Concession of Evoramonte

The Concession of Evoramonte, also known as the Convention of Evoramonte,[1] was a document signed on 26 May 1834, in Evoramonte, in Alentejo, between the Constitutionalists and the Miguelites, that ended the period of civil war (1828–1834) in the Kingdom of Portugal.[1]

On the Concession of Evoramonte, Dom Miguel I of Portugal surrendered and abandoned his claim to the Portuguese throne, being also subjected to exile and perpetual banishment from the Kingdom of Portugal.

It was signed by the representatives of the Constitutionalists, the Marshals of the Army, Duke of Terceira and Count of Saldanha, and by the Miguelite representative, Lieutenant General José António Azevedo e Lemos.[1]

Articles of the Concession of Evoramonte

The Concession was initially composed of nine articles, with four more added the following day:

Additional articles:

Protest of Genoa

Immediately after arriving at Genoa, the place of his exile, on 20 June 1834, Dom Miguel addressed himself to the Courts of Europe claiming that the Concession of Evoramonte was illegal, as it was imposed on him by force by the governments of the Quadruple Alliance:

In consequence of the events which compelled me to leave my dominions of Portugal, and abandon for awhile the exercise of my power, the honour of my person, the interests of my faithful subjects, and finally, every motive of justice and decorum, require of me to protest, as I hereby do in the face of all Europe, with regard to the above events, and against any innovation whatsoever, which the Government, now existing in Lisbon, shall have introduced, or should hereafter introduce, contrary to the fundamental law of the kingdom. From the above exposé it may be inferred, that my acquiescing in all the stipulations imposed upon me by the preponderating forces confided to the Generals of the two Governments, now existing in Madrid and Lisbon, in accordance with two great Powers, was a mere provisional act on my part, for the purpose of saving my subjects in Portugal from misfortunes, which the just resistance I might have made would not have spared them, having been surprised by an unexpected and unwarranted attack from a friendly and allied power.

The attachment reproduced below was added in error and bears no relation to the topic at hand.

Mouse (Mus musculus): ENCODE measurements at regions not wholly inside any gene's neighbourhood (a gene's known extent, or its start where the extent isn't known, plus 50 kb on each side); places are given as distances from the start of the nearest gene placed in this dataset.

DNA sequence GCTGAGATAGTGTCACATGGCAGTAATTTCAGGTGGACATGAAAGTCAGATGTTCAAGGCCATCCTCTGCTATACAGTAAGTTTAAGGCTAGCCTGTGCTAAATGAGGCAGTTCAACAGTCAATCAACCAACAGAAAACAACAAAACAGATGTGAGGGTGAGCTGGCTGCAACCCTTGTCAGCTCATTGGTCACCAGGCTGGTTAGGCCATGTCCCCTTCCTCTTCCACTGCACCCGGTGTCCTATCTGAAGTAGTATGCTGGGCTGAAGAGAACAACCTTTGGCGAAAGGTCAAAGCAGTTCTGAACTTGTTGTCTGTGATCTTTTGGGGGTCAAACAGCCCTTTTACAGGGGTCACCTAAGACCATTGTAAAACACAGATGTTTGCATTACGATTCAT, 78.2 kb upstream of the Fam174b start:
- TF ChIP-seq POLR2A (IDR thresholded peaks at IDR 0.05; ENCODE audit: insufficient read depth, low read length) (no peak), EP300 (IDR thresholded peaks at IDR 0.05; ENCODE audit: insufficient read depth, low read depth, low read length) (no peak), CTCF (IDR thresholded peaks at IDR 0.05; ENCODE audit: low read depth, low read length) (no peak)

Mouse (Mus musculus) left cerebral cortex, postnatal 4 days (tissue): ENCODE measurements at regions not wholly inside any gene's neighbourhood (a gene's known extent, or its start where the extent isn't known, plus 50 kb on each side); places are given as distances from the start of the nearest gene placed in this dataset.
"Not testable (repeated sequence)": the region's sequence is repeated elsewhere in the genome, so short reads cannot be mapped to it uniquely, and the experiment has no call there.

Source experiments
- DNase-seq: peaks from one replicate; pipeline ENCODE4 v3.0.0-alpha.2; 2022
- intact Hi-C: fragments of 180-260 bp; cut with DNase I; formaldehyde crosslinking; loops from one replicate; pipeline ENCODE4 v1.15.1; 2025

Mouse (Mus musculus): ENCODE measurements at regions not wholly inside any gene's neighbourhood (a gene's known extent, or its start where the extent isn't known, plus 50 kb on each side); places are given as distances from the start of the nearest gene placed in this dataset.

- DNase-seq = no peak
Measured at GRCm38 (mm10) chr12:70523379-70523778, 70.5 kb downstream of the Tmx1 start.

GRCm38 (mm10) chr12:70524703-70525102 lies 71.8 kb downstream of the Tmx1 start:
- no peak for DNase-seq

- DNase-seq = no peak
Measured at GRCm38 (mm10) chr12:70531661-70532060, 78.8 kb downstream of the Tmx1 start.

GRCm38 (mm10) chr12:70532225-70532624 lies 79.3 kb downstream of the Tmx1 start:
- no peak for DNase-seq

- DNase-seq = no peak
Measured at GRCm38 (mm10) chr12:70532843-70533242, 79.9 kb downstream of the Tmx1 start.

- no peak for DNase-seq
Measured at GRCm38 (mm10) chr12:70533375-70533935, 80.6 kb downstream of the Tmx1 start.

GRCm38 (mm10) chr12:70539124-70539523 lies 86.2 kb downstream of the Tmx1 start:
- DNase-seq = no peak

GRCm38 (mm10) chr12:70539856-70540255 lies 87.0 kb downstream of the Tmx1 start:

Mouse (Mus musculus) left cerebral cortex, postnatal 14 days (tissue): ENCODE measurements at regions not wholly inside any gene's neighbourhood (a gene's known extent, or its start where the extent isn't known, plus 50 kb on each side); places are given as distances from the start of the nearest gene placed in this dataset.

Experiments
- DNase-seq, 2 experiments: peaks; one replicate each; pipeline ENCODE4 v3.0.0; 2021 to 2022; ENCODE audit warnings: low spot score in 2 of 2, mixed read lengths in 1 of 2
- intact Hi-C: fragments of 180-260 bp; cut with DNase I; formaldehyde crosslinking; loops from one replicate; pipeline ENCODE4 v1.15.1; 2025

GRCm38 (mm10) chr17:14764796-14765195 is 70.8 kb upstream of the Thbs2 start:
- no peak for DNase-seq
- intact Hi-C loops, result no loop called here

By those motives I had firmly resolved, as soon as it should be in my power (as it behoved my honour and duty) to make known to all the Powers of Europe the injustice of the aggression directed against my rights and person; to protest and declare, as I now do, that I am at liberty, against the capitulation of the 26th of May last, which was proposed to me by the Government now existing in Lisbon, an act which I was obliged to sign, in order to prevent greater misfortunes, and spare the blood of my faithful subjects. This capitulation must be consequently be considered null and void.[5]


  1. 1 2 3 Smith, p. 398
  2. 1 2 3 4 5 6 Colburn, p. 498
  3. 1 2 3 4 5 6 Colburn, p.499
  4. Colburn, p. 500
  5. Colburn, p. 501


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